So what's the problem? If every employee wants to be empowered to be a problem solver, and if leaders want them to take the initiative to make improvements, what gets in the way? What keeps employees from living their values? Now we're getting closer to the heart of the matter.
Mindset of Leaders
Leaders cannot change the environment in which their employees work without changing their own approaches to management and leadership. Leaders who understand the power of lean business practices know that they have to create a collaborative and open environment where employees can share their opinions and ask hard questions.
Answers emerge from the collective effort of new kinds of cross-functional teams. Leaders have to empower the employees who interact with the patients to develop new ways of serving those patients.
Now we get to the very core of the issue: leaders who have worked their entire careers in a command and control environment recognize that these kind of transitions are very difficult. Leaders know they need to change their way of doing things, but struggle to do it. It's hard. And in the course of a day of crisis management and firefighting, changing management style remains number one on the list of very important but not urgent things to do.
So if organizations are going to effectively sustain continuous improvement, they must find ways to help insanely busy managers and leaders to change their way of managing. How?
The Keys to Change
The key is to take culture change out of the realm of the conceptual and make it measurable and manageable. Define small steps that become inviolable among all leaders.
Three steps have proven to be most successful in moving managers and leaders in the direction they want to go in:
Make culture a number. Identify within each department of division the key values that are needed and the key negative values that are holding people back. One tool that has been used successfully in healthcare organizations measures cultural entropy, the percentage of negative values in the current culture. Leaders do not like to be in the room when their boss shows the comparative levels of cultural dysfunction across their department or facility.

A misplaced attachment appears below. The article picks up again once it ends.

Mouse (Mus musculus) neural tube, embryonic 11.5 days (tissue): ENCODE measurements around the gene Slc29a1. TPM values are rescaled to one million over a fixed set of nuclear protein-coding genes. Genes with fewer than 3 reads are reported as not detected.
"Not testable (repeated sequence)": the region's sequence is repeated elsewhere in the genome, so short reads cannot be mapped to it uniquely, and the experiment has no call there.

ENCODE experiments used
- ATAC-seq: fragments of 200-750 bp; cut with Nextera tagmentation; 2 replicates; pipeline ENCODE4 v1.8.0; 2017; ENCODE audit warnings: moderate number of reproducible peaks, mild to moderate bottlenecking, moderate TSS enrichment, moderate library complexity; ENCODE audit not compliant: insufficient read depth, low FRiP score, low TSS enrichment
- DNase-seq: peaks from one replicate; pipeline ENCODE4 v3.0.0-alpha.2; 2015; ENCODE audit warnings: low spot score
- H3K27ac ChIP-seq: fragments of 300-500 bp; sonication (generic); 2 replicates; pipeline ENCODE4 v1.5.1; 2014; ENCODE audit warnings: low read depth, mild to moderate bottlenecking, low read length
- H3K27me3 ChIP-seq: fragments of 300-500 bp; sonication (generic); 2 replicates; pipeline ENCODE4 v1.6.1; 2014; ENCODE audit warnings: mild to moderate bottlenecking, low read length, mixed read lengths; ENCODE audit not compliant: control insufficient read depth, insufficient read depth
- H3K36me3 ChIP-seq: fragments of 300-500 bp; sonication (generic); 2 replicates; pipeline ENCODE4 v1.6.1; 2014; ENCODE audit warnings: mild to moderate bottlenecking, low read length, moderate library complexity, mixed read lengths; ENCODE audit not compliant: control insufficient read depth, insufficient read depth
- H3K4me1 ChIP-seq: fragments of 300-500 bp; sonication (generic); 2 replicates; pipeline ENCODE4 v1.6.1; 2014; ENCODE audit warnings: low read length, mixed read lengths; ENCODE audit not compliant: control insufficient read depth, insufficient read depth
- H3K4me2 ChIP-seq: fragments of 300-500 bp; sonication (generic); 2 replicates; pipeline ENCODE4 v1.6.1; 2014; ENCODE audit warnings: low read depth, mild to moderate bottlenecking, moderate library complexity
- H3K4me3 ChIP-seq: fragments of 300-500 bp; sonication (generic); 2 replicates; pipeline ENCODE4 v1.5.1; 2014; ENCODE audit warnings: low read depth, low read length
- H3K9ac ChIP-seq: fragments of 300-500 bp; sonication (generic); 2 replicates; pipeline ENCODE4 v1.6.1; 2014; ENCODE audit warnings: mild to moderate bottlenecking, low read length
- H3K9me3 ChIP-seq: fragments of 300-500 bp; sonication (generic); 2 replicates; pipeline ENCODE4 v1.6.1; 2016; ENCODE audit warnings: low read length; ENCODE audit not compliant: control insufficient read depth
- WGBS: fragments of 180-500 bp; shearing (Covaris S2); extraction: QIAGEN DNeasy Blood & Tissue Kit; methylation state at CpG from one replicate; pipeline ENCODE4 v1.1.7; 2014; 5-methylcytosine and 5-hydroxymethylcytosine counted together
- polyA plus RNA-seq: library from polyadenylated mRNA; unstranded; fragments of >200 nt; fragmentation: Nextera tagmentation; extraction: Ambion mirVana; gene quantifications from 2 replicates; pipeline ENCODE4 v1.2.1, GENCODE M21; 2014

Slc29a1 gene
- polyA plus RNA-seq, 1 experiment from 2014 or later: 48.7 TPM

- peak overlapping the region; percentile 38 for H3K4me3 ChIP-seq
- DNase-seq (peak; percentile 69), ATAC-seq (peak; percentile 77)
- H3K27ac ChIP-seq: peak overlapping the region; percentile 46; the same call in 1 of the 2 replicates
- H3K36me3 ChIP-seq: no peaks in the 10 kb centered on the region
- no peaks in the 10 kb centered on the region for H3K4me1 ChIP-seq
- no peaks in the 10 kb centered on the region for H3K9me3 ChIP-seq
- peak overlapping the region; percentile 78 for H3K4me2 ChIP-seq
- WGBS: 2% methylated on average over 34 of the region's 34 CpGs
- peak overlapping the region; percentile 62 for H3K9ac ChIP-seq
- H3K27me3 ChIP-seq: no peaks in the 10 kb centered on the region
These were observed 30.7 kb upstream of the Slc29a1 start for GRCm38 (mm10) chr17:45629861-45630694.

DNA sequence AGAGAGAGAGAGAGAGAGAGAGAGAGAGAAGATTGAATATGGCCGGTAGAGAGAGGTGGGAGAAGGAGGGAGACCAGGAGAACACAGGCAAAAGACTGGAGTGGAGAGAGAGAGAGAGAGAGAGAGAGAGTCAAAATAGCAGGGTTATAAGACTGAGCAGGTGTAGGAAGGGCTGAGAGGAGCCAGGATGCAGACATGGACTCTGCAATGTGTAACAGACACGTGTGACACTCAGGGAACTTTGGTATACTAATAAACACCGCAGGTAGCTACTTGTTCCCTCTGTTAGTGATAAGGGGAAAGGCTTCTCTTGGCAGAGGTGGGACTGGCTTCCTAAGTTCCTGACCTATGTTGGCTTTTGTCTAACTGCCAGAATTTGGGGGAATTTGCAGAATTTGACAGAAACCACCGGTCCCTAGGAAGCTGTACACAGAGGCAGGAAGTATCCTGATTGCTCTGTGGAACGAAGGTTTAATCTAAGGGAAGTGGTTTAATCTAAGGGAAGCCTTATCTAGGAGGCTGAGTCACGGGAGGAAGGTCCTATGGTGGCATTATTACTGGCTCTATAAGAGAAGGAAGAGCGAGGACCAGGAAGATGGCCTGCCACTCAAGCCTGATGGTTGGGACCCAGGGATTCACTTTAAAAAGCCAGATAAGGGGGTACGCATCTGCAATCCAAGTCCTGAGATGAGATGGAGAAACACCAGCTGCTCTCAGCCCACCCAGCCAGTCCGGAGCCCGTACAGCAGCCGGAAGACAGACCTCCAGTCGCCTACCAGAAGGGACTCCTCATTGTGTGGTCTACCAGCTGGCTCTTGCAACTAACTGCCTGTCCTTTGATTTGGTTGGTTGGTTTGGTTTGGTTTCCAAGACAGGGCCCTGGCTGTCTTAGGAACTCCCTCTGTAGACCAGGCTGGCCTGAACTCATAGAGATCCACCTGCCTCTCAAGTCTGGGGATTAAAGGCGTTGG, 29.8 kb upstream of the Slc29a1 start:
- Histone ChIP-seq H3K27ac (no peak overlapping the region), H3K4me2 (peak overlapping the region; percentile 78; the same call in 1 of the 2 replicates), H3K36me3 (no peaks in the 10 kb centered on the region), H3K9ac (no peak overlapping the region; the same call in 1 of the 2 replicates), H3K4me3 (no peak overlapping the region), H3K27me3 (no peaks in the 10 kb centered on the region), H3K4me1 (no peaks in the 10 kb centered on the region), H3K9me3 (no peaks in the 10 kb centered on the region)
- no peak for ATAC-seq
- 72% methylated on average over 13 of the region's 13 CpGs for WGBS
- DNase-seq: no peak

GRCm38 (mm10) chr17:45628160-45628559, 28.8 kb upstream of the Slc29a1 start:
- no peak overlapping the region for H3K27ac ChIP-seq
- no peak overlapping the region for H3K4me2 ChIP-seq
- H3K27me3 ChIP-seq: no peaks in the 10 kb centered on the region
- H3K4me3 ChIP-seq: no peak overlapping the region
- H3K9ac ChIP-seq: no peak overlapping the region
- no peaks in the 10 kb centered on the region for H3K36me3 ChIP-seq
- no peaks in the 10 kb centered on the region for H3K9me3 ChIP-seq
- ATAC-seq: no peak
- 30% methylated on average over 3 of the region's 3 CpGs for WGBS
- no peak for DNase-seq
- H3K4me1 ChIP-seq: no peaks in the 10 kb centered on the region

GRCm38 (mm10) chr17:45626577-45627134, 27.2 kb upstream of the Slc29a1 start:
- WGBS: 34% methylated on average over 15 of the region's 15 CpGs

Focus on Employees' Fears:
Before anyone can focus on moving forward, they must address what is holding them back. In a values or culture assessment employees will reveal the one or two core issues that generate fear or frustration. In some organizations it may be fear of blame or retribution. In others it might be perceptions of inconsistent treatment or confusion. Whichever it is, when leaders acknowledge their employees' fears and frustrations back to them, they have an attentive audience waiting to hear what's next.
Pick the "One Thing"
In every organization and sub-culture within a department or facility, there is "one-thing" that leaders can do which, like the first domino falling in a domino chain, can propel change. Not sure what that one thing is? Ask your people. Engage them in a discussion of what needs to happen first to build the path towards empowered and accountable employees.
In some organizations it is as simple but as vital manager rounding, requiring all managers of others to spend significant time with their staffs asking questions and learning how processes and decisions are being implemented. In other organizations it's reducing the "to-do" list of most urgent projects to those that can be actually be accomplished and then holding everyone, including themselves accountable to meeting agree-upon objectives. Whatever it is, it must be something that all leaders will commit to and agree to be held accountable to. So start small and don't backtrack.
Change happens from the bottom-up, only if leaders allow it to happen.
David Gebler, founder of Skout Group, LLC www.skoutgroup.com, advises global clients on how to manage the organizational culture-based risks that drive behavior that hinders performance, safety, quality as well as compliance.